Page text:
Emmons lists a number of “couterintuitive” findings in gratitude literature. Here is one that hit home for me: “Remembering one’s sorrows, failures, and other painful experiences is more beneficial to feeling grateful than is recalling only successes. A reversal of fortune–a redemptive twist in your life when a difficult challenge is conquered-primes the pump of gratitude.” It has been necessary for us, in facing our debts, to reflect upon our former bad money habits. To take ownership of how poorly we set ourselves up, so that DH’s career shake-up sent us into years of financial distress. As we have opened our eyes to the hard facts, we have taken on our failures and have started working a reversal. And we can see the difference it’s making! This “conquering of a difficult challenge” has “primed the pump of gratitude” for us.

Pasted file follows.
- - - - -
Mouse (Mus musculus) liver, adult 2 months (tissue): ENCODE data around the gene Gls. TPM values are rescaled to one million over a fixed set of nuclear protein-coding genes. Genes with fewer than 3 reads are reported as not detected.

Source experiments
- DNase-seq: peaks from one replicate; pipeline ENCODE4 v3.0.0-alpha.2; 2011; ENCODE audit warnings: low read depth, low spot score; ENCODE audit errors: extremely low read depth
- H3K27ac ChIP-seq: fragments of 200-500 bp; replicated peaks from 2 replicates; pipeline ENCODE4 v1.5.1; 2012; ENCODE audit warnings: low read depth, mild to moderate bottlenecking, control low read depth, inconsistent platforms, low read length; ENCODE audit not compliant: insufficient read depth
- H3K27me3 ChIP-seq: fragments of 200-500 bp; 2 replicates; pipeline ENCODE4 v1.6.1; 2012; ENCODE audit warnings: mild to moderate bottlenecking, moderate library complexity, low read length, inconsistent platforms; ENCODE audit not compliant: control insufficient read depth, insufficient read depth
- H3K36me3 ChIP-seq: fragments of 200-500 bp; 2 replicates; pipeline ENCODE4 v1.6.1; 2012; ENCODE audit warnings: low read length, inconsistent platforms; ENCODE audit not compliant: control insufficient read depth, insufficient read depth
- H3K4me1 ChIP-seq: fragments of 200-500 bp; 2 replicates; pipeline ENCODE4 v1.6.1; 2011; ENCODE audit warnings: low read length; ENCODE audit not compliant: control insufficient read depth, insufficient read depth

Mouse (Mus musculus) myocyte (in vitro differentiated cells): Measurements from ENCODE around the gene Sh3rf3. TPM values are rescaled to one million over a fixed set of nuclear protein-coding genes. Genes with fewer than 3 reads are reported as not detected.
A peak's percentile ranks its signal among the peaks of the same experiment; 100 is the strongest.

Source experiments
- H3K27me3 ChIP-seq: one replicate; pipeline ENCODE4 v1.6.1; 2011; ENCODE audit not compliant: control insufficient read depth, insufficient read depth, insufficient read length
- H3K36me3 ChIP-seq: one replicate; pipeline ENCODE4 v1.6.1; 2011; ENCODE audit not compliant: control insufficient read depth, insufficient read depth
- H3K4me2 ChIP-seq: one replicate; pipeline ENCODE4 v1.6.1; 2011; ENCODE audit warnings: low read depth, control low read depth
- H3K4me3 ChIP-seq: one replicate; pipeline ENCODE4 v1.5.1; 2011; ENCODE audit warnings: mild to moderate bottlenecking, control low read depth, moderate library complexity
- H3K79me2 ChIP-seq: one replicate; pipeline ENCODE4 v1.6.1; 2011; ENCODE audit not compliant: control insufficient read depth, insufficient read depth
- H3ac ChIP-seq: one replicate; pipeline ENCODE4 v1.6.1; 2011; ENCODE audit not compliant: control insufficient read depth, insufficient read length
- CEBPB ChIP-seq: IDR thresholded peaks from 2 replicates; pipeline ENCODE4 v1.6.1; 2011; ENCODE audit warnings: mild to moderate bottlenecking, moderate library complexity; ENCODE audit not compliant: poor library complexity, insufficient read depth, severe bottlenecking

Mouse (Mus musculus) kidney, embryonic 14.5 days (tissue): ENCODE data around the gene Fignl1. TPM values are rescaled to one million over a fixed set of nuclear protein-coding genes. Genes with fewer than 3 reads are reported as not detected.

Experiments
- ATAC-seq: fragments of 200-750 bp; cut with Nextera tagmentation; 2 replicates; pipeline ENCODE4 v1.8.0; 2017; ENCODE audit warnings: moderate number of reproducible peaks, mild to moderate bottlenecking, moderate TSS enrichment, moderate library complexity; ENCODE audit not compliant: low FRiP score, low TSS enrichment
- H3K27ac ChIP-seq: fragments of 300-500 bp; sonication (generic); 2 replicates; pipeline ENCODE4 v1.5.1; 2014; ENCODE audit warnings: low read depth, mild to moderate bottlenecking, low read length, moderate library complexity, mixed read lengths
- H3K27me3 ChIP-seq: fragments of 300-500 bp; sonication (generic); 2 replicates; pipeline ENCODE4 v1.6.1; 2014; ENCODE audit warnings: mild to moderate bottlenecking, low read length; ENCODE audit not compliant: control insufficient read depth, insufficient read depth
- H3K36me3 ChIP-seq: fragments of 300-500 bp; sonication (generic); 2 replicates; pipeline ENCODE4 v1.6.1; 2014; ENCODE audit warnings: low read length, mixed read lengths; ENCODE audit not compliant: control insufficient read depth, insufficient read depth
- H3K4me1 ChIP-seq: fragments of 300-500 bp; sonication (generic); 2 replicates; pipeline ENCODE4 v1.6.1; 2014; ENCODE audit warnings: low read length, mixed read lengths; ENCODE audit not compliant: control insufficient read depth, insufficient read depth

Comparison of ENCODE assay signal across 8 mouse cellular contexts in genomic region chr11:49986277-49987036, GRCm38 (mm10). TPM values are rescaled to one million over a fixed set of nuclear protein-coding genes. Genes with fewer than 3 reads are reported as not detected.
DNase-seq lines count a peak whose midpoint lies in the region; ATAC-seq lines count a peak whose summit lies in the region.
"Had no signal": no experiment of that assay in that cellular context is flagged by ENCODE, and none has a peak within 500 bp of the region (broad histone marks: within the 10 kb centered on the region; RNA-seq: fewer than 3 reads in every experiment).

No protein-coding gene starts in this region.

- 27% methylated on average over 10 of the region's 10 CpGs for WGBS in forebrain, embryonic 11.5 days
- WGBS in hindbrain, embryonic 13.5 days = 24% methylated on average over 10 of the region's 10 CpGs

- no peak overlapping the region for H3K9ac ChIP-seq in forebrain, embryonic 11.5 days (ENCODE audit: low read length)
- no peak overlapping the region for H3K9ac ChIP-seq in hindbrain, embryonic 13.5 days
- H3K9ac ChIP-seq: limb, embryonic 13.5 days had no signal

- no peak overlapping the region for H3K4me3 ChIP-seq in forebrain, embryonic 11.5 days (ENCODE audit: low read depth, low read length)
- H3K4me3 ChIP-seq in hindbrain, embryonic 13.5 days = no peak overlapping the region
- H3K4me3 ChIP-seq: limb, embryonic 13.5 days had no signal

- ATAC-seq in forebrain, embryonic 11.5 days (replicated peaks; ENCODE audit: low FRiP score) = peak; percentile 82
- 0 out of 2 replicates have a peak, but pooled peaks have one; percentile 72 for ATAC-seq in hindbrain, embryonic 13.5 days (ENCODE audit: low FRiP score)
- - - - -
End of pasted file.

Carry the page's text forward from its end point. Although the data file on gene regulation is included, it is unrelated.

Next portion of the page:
Two byproducts of my unintentionally developed gratitude:
1. Joy and enthusiasm
So that explains my happy bursts of enthusiasm for the beauty I see in the world these days. Joy and enthusiasm are byproducts of gratitude. I didn’t set out to be more grateful. But gratitude has developed from my greater awareness of what I appreciate and from my reflections upon the failures that we are overcoming. Like Donald Wellington, who gained his sight after years of blindness, I’m seeing with new eyes.
2. Protection against envy and bitterness
Here’s another unexpected byproduct of my newly developed gratitude: I used to long for travel – honestly, like a drug – to the extent that I actually felt a bitter sense of deprivation because first our tight finances and then our debt-reduction didn’t allow for it. I was envious of people who were visiting different parts of the world. But gratitude is evidently protecting me from envy and bitterness. And while I’m sure I’ll be open to more extensive travel, once we’re debt-free, than Donald Wellington has been since regaining his sight, I’m not yearning for it now the way I used to. I don’t feel deprived. I am excited for friends and family who are seeing the world, but I feel satisfied. Because I share Donald Wellington’s view. And it’s beautiful here.
Comments are welcome.